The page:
One of the dangers of being in church as often as I am is that it all starts to make sense. I speak of the Christian faith so casually and effortlessly that I begin to think, “Fine thing, this Christianity. Makes good sense.” And then I find myself believing all sorts of things in church that I wouldn’t let anyone put over on me in the real world. That which people would choke on in everyday speech, they will swallow if it’s in a sermon. That’s a blessing for those of us who get paid to preach Christ crucified.

And so Kierkegaard could say, “Christianity has taken a giant stride into the absurd,” and again, “Remove from Christianity its ability to shock and it is altogether destroyed. It then becomes a tiny superficial thing, capable neither of inflicting deep wounds nor of healing them.” It’s when the absurd starts to sound reasonable that we should begin to worry. “Blessed are the meek. . . .” “Thou shalt not kill.” “Love your enemies.” “Go, sell all you have and give to the poor.” Be honest now. Blessed are the meek? Try being meek tomorrow at work and see how far you get. Meekness is fine for church, but in the real world the meek get to go home early with a pink slip and a pat on the back. Blessed are those who are peacemakers; they shall get done to them what they are loath to do to others. Blessed are the merciful; they shall get it done to them a second time. Blessed are those who are persecuted for righteousness’ sake; they shall be called fanatics. As Paul says, when you hear the gospel not with Sunday-morning ears but with Monday-morning ears, it can sound foolish indeed — tragically foolish or comically foolish, depending upon one’s point of view…

Along with the world, we expected to see a savior coming to take charge on our terms. Then the parade comes, and we find that we are standing in the wrong place to get a good view. Here comes the carpenter’s son, bouncing on the back of a donkey — not coming for breakfast with [the president and his wife], or dinner with Congress, or consultations at 475 Riverside Drive. The smart ones, the ones who are well adjusted to the status quo, the ones in the know, neither see nor know — so the story goes. Here is a messiah who does not make sense. Only the very young, the very old, the women and the simpletons see him. They are standing in the right place to get a proper view. Along with the poor, the maimed, the blind, the lame, the prisoners and the poor old crazed men like Paul, these “fools” see things as they really are. As for us smart ones, we know better. We know that if we work hard, achieve, get advanced degrees, adjust to the way things are, and act sensibly, we shall be in the know. It all depends on how you look at it. (From “Looking Like Fools”, by Bishop William Willimon, in The Christian Century, March 10, 1982., available at http://www.religion-online.org/showarticle.asp?title=1288, accessed 5 March, 2012)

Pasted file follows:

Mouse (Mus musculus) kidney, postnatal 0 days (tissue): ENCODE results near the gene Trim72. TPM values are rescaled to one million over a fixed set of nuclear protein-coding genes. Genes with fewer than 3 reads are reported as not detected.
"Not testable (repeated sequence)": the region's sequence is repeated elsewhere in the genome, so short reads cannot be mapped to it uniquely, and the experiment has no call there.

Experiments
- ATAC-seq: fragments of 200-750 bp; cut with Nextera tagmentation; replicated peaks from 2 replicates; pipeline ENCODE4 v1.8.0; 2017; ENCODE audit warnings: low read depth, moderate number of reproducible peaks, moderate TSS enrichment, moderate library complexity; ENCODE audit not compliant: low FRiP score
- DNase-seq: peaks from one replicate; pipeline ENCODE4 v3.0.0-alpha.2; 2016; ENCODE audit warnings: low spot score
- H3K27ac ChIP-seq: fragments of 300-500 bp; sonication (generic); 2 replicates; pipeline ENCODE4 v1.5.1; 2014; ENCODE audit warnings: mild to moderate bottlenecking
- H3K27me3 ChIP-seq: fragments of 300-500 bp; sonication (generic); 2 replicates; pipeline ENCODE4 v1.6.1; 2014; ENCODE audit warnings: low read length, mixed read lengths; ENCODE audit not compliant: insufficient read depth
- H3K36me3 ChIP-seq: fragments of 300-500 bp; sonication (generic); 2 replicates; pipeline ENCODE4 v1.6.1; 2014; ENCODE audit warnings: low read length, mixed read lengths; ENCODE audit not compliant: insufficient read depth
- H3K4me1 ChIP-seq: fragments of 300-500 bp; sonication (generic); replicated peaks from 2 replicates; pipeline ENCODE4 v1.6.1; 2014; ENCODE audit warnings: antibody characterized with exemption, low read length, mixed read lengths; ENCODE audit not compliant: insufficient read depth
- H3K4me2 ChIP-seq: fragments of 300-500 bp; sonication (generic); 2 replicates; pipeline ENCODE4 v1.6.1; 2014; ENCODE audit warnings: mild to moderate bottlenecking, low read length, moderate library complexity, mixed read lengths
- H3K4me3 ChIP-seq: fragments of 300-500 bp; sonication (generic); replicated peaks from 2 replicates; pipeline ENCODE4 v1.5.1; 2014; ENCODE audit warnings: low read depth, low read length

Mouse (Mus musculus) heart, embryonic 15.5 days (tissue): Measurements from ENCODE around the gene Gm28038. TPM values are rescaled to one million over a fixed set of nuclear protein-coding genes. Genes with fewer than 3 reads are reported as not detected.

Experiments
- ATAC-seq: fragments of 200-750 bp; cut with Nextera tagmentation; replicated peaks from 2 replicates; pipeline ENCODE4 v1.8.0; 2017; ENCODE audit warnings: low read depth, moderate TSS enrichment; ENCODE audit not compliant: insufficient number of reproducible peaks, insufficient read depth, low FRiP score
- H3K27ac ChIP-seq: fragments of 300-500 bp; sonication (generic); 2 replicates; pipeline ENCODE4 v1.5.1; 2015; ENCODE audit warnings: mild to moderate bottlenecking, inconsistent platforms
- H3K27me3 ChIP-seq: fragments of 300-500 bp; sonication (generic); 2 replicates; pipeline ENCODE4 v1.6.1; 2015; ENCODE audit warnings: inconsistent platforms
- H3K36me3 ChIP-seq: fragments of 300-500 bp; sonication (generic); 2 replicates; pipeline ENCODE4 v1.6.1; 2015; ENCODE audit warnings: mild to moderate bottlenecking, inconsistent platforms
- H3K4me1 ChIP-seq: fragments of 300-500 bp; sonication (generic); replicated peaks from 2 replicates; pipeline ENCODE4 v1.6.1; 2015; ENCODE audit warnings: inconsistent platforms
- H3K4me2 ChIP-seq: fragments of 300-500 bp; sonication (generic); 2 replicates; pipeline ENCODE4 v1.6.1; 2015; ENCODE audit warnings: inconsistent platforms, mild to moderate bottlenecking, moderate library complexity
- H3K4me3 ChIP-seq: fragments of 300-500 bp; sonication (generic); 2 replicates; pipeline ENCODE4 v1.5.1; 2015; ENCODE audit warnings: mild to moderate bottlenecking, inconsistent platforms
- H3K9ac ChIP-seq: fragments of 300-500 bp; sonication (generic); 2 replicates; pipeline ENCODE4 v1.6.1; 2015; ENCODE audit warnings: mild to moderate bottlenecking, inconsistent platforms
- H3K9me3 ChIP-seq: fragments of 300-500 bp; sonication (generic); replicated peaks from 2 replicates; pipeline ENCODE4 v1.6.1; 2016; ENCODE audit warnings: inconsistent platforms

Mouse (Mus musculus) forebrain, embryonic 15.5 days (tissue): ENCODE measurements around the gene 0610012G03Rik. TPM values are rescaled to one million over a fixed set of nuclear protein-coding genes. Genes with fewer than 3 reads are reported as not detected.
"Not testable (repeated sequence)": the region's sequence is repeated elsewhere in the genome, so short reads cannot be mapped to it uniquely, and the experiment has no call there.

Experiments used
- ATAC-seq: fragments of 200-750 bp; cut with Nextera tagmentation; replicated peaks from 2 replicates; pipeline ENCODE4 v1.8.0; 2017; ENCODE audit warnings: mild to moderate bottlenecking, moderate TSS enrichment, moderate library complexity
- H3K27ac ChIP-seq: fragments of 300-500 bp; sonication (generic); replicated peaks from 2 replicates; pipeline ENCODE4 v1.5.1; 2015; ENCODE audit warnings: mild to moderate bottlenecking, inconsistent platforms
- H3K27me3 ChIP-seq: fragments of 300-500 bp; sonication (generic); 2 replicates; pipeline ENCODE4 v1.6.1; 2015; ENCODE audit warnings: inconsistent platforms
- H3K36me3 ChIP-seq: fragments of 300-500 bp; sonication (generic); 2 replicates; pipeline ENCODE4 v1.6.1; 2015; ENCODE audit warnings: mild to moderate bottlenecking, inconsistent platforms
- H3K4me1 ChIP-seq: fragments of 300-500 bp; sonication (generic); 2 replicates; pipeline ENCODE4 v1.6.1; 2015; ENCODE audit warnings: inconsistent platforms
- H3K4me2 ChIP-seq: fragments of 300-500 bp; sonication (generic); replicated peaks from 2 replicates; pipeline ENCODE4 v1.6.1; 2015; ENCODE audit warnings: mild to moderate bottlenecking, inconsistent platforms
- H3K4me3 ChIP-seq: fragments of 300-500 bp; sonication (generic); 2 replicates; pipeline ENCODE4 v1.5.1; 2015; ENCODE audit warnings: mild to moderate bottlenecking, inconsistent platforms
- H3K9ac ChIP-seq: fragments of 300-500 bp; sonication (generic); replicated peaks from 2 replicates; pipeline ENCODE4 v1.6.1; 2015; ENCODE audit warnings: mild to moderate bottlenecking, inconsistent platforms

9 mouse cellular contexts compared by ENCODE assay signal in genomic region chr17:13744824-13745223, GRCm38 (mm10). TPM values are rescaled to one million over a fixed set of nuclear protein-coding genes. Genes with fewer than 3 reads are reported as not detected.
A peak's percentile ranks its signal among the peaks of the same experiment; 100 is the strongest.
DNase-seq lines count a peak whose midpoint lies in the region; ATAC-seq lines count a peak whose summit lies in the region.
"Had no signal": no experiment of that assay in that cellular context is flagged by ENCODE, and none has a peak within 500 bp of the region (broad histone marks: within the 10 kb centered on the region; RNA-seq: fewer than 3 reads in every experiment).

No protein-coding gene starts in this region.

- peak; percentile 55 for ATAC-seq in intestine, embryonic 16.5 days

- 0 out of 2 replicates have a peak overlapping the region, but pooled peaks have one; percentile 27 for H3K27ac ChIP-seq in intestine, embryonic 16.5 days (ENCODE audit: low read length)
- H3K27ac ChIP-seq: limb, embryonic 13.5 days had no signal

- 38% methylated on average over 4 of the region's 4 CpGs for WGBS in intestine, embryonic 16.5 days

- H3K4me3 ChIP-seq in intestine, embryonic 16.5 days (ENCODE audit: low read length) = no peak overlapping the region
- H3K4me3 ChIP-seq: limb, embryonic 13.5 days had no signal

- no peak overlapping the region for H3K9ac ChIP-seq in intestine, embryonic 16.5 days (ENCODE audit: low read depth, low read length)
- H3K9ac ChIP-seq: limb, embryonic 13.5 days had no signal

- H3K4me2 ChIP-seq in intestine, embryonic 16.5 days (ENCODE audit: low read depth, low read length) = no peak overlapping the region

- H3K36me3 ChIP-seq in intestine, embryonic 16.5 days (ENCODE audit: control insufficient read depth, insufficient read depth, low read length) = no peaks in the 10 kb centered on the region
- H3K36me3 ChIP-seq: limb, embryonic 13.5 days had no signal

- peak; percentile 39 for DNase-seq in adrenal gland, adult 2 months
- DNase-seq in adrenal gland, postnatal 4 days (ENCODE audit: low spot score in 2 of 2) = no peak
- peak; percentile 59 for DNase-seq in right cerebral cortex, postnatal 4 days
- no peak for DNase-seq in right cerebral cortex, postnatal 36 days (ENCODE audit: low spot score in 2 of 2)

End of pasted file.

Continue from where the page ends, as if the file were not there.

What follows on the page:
• What meaning does this passage hold for you?
  • What image does the cross hold for you?
  • In what ways do you think we try to “fit” God into our worldly values?
  • What is your notion of the “foolishness of the cross”?
  • What is your notion of the “power of the cross.”?


GOSPEL: John 2: 13-22

To read the Lectionary Gospel passage, click here

This is always sort of an odd passage for us because we don’t usually think of Jesus getting angry. Here, as he approaches the temple, there is all this activity blocking his way. There are those who are exchanging currencies so that people can purchase animals to be sacrificed (because foreign currency was considered “unclean” and had to first be exchanged.) (and, of course, making a little money on the side!) So he “turns the tables”—literally and figuratively. Jesus cleared the temple not because they were necessarily doing anything wrong but because the temple should be pure, clear of all merchandising, all bargaining, and reward-earning. Now before we discount this with our “God doesn’t just live in the sanctuary” bit, remember that for these first century Jewish followers, that was exactly where God lived. Just as Solomon had intended when he constructed the first temple, this second temple was THE place where God dwelled. This was the House of God. And in the inner holies of the temple was the Ark of the Covenant, the very dwelling of God. So, I think Jesus probably did mean this to be taken literally to remind people that God was the master here, that this was God’s house, God’s dwelling place.